Myanmar's civilian leader and Nobel peace laureate Aung San Suu Kyi admitted during the ICJ hearing that the army may have used "disproportionate force" but said that did not prove it was trying to wipe out the Rohingya Muslims in Rakhine state.
Nobel peace laureate Aung San Suu Kyi on Wednesday denied "genocidal intent" as she defended Myanmar's military operation against Rohingya Muslims in the UN's top court.
Addressing judges in The Hague, Myanmar's civilian leader admitted that the army may have used "disproportionate force" but said that did not prove it was trying to wipe out the minority group.
The African state of The Gambia has taken Myanmar to the International Court of Justice (ICJ) over a bloody 2017 military crackdown in which thousands of people were killed and around 740,000 Rohingya fled to neighbour ing Bangladesh.
Once hailed internationally for her defiance of Myanmar's junta, Suu Kyi was this time on the side of the southeast Asian nation's military when she took the stand.
"Regrettably The Gambia has placed before the court a misleading and incomplete picture of the situation in Rakhine state," Suu Kyi, wearing traditional Burmese dress and flowers in her hair, told the court.
She argued that the army was responding to an attack by hundreds of Rohingya militants in 2017.
"It cannot be ruled out that disproportionate force was used by members of the defence services, in some cases in disregard of international humanitarian law, or that they did not distinguish clearly enough between fighters and civilians," she said.
But she said that Myanmar was undertaking its own investigations, adding: "Surely under the circumstances, genocidal intent cannot be the only hypothesis."
'Allegations are rubbish'
The Gambia, which is mostly Muslim, accuses Myanmar of breaching the 1948 genocide convention and has asked the court to take emergency measures to stop further violence.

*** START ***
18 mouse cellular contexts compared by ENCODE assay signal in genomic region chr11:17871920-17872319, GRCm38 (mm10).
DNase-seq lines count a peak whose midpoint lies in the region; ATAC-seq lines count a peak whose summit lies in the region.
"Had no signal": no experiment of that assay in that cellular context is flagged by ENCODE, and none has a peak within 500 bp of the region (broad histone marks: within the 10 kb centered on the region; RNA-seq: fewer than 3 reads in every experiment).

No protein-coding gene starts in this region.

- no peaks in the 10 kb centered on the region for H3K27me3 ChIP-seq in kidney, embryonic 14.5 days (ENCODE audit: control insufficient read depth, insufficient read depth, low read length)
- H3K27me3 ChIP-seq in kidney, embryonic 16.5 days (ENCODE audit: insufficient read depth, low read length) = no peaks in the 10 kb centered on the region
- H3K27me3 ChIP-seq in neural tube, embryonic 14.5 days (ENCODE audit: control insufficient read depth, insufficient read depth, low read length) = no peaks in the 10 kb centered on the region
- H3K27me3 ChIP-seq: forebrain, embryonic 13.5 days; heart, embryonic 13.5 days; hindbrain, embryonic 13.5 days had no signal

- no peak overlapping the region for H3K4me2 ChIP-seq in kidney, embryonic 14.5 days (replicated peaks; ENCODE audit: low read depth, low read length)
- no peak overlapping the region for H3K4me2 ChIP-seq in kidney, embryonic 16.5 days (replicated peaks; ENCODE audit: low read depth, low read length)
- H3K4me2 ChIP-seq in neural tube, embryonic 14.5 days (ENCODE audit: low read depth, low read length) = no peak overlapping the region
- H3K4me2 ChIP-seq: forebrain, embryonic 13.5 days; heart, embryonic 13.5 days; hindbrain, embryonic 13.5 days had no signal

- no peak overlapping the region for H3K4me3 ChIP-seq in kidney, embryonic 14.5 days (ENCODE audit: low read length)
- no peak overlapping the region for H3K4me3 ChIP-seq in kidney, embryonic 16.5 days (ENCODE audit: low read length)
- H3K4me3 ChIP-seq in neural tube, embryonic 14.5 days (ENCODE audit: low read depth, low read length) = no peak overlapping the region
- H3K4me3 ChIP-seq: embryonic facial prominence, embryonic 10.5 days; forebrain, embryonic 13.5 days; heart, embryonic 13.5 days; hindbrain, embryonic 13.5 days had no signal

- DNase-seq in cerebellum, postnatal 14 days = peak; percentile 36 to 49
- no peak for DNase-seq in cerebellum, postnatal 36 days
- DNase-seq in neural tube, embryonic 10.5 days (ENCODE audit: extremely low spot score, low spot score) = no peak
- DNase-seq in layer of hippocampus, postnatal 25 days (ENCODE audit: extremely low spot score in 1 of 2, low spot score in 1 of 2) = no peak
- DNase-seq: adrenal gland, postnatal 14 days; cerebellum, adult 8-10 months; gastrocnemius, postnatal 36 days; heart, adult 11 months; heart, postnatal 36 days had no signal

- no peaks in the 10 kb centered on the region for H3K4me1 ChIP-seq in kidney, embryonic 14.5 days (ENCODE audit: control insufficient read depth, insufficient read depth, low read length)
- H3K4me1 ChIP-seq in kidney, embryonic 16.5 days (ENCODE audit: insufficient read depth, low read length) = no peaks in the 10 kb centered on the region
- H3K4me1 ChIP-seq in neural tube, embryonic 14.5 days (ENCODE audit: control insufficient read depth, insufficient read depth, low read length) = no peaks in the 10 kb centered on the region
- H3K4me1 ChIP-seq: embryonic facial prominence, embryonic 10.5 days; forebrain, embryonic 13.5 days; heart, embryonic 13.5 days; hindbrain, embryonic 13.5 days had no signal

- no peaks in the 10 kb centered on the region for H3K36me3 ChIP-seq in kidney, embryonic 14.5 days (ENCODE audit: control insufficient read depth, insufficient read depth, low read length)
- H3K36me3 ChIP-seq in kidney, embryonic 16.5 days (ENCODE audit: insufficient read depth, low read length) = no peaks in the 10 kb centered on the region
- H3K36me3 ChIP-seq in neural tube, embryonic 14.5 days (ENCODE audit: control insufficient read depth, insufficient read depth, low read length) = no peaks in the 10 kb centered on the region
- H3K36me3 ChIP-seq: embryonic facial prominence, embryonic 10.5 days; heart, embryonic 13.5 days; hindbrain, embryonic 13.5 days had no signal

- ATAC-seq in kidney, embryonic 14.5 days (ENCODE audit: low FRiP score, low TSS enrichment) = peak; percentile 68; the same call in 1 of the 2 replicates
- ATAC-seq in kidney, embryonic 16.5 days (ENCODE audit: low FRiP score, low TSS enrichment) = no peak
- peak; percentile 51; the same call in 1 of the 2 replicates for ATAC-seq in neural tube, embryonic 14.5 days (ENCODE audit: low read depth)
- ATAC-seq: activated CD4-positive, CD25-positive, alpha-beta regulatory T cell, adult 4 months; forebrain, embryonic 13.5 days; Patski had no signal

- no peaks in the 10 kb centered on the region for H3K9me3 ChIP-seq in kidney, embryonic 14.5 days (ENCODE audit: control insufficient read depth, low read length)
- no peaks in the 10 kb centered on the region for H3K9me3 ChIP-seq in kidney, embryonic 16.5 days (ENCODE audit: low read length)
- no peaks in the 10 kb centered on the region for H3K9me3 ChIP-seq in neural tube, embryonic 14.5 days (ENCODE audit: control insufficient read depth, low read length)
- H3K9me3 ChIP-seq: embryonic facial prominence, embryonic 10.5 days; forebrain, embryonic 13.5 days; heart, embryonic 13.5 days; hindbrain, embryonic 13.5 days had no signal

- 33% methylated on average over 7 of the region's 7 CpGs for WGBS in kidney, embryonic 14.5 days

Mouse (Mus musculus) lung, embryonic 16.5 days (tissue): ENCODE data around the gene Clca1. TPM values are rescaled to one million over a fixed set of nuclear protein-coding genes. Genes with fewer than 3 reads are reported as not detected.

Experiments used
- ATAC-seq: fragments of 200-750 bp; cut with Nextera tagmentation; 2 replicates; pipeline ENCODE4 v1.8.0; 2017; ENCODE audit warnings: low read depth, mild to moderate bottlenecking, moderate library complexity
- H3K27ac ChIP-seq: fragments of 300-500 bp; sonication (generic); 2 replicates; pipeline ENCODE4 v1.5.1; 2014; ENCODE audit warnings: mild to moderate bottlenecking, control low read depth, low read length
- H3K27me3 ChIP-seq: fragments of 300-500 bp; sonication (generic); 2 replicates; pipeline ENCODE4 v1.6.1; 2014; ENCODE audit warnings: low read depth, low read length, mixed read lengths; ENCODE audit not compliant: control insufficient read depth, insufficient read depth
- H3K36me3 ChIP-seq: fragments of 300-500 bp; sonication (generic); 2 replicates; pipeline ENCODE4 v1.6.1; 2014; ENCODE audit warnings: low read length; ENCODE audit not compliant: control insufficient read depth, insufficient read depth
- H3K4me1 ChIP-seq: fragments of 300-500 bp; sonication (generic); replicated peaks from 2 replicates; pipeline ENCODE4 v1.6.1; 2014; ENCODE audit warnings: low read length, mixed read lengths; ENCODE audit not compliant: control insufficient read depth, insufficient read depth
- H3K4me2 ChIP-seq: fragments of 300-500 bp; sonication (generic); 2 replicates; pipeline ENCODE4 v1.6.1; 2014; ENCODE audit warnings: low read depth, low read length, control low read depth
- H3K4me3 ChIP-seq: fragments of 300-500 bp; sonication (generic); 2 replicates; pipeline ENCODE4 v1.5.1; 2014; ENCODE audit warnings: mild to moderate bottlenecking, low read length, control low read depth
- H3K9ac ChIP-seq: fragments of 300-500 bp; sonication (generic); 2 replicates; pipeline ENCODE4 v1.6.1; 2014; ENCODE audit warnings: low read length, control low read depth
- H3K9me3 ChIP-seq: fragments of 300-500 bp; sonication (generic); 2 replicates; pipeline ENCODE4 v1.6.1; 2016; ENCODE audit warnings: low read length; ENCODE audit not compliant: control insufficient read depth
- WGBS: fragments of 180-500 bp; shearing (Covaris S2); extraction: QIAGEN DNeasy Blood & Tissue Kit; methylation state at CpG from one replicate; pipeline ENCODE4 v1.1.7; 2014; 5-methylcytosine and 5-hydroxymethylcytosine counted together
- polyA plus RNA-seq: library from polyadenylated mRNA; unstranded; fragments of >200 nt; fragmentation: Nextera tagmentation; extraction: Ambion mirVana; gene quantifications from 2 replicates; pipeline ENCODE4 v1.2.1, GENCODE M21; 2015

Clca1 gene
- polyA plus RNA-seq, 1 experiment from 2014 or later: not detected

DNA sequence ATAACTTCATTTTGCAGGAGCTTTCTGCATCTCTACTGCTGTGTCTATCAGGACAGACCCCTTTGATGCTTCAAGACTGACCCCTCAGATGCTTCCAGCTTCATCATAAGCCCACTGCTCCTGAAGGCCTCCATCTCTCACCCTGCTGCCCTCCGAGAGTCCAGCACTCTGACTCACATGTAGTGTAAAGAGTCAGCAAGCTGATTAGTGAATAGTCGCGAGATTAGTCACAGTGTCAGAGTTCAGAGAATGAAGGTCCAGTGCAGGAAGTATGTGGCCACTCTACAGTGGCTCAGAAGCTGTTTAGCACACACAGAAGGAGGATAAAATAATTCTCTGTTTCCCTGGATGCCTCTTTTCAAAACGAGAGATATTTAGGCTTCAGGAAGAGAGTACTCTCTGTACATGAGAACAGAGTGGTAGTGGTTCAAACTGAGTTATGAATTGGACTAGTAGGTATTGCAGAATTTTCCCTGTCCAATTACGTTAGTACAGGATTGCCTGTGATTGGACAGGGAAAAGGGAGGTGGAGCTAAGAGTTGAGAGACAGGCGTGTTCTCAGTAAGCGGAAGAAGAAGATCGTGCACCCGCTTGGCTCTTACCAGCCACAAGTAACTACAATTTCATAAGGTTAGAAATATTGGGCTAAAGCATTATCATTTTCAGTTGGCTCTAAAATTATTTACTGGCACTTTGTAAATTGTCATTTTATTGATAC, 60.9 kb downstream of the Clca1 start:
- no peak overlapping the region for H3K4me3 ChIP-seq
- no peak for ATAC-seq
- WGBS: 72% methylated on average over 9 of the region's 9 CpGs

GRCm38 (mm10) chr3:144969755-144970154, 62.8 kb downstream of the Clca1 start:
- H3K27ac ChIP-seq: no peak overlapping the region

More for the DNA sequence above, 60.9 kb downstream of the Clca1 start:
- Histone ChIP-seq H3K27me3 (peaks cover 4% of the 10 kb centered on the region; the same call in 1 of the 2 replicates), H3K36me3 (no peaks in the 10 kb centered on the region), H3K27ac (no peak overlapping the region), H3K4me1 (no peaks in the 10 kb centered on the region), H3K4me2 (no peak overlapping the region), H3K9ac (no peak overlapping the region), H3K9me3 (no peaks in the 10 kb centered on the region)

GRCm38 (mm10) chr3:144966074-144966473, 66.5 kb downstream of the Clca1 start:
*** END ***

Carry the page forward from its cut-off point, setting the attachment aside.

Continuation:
UN investigators last year concluded that Myanmar's treatment of the Rohingya amounted to genocide while rights groups have detailed a catalogue of alleged abuses.
Suu Kyi, however, said that the court, set up in 1946 to rule on disputes between member states, had not confirmed genocide in cases of mass expulsions of civilians in the 1990s Balkans war.
Around 250 pro-Myanmar protesters gathered in front of the International Court of Justice, carrying placards with Aung San Suu Kyi's face reading "We stand with you" and carrying pictures of the leader.
"These allegations against Myanmar and Suu Kyi are rubbish," said Chomar Oosterhof, 53, a Burmese living in the Netherlands.
"We just want our country to prosper and Suu Kyi is the person to do it."
Meanwhile, a small group of pro-Rohingya supporters were also gathered at the court, shouting: "Aung San Suu Kyi, shame on you!" Another lone protester was holding up a poster of one of Myanmar's generals, saying "Wanted for Mass Murder."
The 74-year-old Suu Kyi sat impassively through graphic accounts of mass murder and rape on Tuesday as Gambia set out its case against Myanmar.
Gambian Justice Minister Abubacarr Tambadou, who opened his country's case, said it would be "extremely disappointing" if Suu Kyi repeated her previous denials of wrongdoing by Myanmar.
He urged the court to tell her to "stop the genocide".
Support at home
ICJ judges have only once before ruled that genocide was committed, in the 1995 Srebrenica massacre in Bosnia.
Suu Kyi's decision to personally lead her country's case at the court has proved popular at home, where the Rohingya are widely regarded as illegal immigrants.
Flag-waving supporters joined rallies in support of Suu Kyi in several Myanmar cities on Tuesday and rally organisers in Yangon told AFP they had permission from authorities to live stream Wednesday's ICJ hearing on a big screen outside the City Hall.
Huge billboards of Suu Kyi and three smiling generals have also appeared around the country.
Aung San Suu Kyi was once mentioned in the same breath as Nelson Mandela and Mahatma Gandhi, having won the Nobel in 1991 for her resistance to Myanmar's brutal junta.
After 15 years under house arrest, she was freed in 2010 and led her party to victory in elections in 2015.
But her defence of the same military that once kept her locked up has since caused international condemnation.
Myanmar meanwhile faces a number of legal challenges over the fate of the Rohingya, including a probe by the International Criminal Court –– a separate war crimes tribunal in The Hague –– and a lawsuit in Argentina personally mentioning Suu Kyi.